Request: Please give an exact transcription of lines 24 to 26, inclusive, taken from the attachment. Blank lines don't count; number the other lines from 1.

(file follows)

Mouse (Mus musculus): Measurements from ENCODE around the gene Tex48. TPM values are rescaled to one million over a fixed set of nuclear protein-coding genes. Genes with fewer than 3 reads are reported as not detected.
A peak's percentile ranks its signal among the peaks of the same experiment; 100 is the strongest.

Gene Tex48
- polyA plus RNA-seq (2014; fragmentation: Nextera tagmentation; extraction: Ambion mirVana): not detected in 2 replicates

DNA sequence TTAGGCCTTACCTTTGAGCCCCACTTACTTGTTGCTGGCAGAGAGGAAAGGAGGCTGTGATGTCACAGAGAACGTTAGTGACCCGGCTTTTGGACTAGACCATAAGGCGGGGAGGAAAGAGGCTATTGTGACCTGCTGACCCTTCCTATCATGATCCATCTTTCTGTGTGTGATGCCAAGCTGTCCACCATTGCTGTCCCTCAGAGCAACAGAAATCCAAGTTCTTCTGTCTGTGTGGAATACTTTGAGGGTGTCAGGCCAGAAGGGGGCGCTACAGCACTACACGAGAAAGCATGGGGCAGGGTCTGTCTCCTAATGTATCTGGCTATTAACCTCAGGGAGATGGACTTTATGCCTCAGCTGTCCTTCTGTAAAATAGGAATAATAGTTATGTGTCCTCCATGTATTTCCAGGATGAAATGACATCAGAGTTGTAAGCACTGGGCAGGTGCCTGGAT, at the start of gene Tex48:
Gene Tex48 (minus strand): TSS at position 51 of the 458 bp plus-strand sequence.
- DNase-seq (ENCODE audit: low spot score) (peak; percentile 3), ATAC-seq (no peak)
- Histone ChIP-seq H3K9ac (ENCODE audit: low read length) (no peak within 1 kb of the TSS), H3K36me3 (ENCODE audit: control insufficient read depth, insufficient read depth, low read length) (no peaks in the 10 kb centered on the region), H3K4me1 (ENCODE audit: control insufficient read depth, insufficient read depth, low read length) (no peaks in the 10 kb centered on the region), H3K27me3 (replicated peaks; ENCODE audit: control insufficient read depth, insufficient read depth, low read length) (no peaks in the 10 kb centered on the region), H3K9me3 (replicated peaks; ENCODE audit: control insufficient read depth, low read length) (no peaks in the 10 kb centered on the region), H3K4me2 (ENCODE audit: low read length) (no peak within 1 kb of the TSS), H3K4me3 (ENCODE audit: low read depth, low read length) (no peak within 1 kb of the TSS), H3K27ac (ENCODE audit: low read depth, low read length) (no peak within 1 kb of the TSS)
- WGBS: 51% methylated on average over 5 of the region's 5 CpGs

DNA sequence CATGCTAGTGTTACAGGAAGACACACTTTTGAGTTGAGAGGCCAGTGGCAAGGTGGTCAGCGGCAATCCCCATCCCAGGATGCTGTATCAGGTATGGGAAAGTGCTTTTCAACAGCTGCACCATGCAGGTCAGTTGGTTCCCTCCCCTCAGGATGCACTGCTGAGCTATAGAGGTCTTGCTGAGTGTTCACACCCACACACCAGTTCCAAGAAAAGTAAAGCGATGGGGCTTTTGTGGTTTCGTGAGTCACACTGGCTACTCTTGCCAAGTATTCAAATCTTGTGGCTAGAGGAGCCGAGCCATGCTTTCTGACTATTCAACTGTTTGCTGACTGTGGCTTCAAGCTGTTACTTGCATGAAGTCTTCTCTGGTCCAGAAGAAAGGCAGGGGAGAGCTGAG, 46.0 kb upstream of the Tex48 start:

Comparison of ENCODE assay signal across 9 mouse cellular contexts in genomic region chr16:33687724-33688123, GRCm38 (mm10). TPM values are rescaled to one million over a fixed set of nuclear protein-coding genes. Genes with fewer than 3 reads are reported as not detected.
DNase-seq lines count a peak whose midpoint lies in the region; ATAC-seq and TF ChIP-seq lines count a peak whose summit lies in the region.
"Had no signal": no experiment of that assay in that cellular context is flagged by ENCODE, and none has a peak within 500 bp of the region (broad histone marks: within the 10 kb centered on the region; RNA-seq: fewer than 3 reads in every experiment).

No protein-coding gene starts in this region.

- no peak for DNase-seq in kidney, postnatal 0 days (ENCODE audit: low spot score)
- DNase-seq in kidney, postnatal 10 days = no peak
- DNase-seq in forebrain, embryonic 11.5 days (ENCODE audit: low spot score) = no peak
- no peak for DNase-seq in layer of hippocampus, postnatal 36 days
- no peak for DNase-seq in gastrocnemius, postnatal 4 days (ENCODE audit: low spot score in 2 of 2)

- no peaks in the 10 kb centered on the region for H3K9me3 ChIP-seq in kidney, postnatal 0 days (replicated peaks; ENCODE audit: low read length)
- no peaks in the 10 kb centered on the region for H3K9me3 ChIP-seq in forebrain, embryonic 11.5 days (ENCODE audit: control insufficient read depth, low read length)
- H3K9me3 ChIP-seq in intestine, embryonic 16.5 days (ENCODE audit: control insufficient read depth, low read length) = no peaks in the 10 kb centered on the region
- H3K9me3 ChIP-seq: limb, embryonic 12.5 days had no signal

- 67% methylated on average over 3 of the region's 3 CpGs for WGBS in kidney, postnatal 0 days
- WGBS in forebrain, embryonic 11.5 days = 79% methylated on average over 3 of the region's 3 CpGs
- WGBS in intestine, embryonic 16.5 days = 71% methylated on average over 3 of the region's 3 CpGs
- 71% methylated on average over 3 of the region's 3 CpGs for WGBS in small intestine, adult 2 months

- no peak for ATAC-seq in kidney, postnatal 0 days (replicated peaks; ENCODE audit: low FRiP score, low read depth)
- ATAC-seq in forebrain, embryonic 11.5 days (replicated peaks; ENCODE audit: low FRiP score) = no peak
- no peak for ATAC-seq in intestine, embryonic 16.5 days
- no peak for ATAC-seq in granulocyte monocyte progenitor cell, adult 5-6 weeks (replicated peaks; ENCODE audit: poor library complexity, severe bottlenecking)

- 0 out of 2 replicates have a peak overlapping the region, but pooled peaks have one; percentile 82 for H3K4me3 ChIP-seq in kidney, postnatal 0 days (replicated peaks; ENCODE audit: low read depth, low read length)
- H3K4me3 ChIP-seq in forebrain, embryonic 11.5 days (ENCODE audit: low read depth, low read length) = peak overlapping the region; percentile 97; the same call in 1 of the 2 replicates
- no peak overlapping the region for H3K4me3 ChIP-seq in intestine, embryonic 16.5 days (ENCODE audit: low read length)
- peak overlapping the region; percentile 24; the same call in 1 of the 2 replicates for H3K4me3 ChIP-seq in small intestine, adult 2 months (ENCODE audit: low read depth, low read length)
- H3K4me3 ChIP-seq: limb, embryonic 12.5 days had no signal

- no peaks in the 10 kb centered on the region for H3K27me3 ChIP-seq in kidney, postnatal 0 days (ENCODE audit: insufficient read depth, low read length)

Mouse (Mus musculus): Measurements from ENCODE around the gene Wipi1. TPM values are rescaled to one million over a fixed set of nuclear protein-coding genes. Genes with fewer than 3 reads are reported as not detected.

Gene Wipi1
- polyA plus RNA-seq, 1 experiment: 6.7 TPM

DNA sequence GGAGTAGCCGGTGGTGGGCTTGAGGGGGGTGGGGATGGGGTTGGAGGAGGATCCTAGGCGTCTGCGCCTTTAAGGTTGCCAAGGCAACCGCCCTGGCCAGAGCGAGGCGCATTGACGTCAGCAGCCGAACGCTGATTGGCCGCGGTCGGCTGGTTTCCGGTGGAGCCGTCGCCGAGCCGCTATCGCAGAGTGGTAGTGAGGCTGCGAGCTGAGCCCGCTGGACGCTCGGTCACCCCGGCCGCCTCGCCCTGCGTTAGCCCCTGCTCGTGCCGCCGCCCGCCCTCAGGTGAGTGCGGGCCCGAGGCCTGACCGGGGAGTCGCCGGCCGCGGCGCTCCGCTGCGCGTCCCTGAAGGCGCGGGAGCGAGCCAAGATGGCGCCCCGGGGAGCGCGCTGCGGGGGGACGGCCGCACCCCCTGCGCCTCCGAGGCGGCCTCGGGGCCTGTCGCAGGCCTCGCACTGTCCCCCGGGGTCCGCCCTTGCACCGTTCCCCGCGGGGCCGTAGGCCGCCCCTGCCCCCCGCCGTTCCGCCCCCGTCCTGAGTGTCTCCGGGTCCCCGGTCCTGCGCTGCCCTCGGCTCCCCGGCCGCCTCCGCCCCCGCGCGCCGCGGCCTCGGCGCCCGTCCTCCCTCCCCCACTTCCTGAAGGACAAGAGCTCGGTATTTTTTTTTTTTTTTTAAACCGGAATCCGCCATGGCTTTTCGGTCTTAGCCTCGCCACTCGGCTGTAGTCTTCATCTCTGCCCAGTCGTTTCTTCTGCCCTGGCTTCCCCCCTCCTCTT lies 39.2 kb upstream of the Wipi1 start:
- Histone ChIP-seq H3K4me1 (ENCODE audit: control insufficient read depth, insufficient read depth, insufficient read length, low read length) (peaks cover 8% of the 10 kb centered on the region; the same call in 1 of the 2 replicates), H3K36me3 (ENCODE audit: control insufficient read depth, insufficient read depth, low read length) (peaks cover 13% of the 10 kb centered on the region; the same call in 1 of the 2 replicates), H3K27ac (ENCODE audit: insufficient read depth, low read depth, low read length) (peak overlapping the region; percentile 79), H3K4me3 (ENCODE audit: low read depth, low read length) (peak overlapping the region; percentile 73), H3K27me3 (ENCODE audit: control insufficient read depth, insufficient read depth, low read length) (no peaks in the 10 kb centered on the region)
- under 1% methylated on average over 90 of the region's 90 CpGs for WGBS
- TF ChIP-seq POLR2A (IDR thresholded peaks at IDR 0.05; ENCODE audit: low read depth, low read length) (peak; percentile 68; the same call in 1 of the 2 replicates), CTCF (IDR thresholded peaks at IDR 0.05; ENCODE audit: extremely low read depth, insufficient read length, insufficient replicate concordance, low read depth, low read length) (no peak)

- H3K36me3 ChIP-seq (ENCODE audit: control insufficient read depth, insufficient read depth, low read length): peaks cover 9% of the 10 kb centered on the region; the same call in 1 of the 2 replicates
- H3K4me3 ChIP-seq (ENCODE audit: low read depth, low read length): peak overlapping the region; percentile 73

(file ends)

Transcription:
- 67% methylated on average over 3 of the region's 3 CpGs for WGBS in kidney, postnatal 0 days
- WGBS in forebrain, embryonic 11.5 days = 79% methylated on average over 3 of the region's 3 CpGs
- WGBS in intestine, embryonic 16.5 days = 71% methylated on average over 3 of the region's 3 CpGs